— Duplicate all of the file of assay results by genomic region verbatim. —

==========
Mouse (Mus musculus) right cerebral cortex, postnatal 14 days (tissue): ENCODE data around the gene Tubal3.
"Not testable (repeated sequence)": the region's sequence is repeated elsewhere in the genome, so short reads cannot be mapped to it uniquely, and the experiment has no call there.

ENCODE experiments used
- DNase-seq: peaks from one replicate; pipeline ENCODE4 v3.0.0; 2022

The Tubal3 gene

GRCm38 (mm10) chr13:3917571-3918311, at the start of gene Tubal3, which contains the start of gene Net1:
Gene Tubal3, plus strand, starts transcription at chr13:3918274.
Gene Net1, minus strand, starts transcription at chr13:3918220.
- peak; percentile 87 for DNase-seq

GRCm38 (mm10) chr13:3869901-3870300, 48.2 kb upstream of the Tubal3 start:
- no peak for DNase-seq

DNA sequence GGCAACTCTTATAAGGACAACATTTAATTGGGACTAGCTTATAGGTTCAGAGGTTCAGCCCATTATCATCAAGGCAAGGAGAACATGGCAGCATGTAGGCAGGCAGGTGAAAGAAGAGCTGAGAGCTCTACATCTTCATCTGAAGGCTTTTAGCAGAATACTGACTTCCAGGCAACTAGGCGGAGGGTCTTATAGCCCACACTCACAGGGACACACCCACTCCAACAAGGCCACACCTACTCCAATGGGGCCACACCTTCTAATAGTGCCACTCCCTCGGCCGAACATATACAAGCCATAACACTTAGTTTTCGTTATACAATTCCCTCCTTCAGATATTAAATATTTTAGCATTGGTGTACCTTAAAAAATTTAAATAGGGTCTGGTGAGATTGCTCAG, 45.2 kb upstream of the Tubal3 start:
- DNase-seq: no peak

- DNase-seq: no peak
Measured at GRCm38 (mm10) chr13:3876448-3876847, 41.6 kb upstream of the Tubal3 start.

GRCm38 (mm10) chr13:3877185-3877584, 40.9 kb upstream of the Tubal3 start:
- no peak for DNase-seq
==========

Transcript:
Mouse (Mus musculus) right cerebral cortex, postnatal 14 days (tissue): ENCODE data around the gene Tubal3.
"Not testable (repeated sequence)": the region's sequence is repeated elsewhere in the genome, so short reads cannot be mapped to it uniquely, and the experiment has no call there.

ENCODE experiments used
- DNase-seq: peaks from one replicate; pipeline ENCODE4 v3.0.0; 2022

The Tubal3 gene

GRCm38 (mm10) chr13:3917571-3918311, at the start of gene Tubal3, which contains the start of gene Net1:
Gene Tubal3, plus strand, starts transcription at chr13:3918274.
Gene Net1, minus strand, starts transcription at chr13:3918220.
- peak; percentile 87 for DNase-seq

GRCm38 (mm10) chr13:3869901-3870300, 48.2 kb upstream of the Tubal3 start:
- no peak for DNase-seq

DNA sequence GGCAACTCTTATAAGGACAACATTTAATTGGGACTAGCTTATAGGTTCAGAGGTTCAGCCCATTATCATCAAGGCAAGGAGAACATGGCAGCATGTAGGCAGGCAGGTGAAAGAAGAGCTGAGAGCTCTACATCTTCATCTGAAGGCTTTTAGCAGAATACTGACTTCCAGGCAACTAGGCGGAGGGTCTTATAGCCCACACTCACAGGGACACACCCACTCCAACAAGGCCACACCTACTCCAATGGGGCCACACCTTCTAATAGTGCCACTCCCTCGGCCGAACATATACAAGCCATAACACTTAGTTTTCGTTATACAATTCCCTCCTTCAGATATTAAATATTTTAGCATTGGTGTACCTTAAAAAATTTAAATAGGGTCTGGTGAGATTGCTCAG, 45.2 kb upstream of the Tubal3 start:
- DNase-seq: no peak

- DNase-seq: no peak
Measured at GRCm38 (mm10) chr13:3876448-3876847, 41.6 kb upstream of the Tubal3 start.

GRCm38 (mm10) chr13:3877185-3877584, 40.9 kb upstream of the Tubal3 start:
- no peak for DNase-seq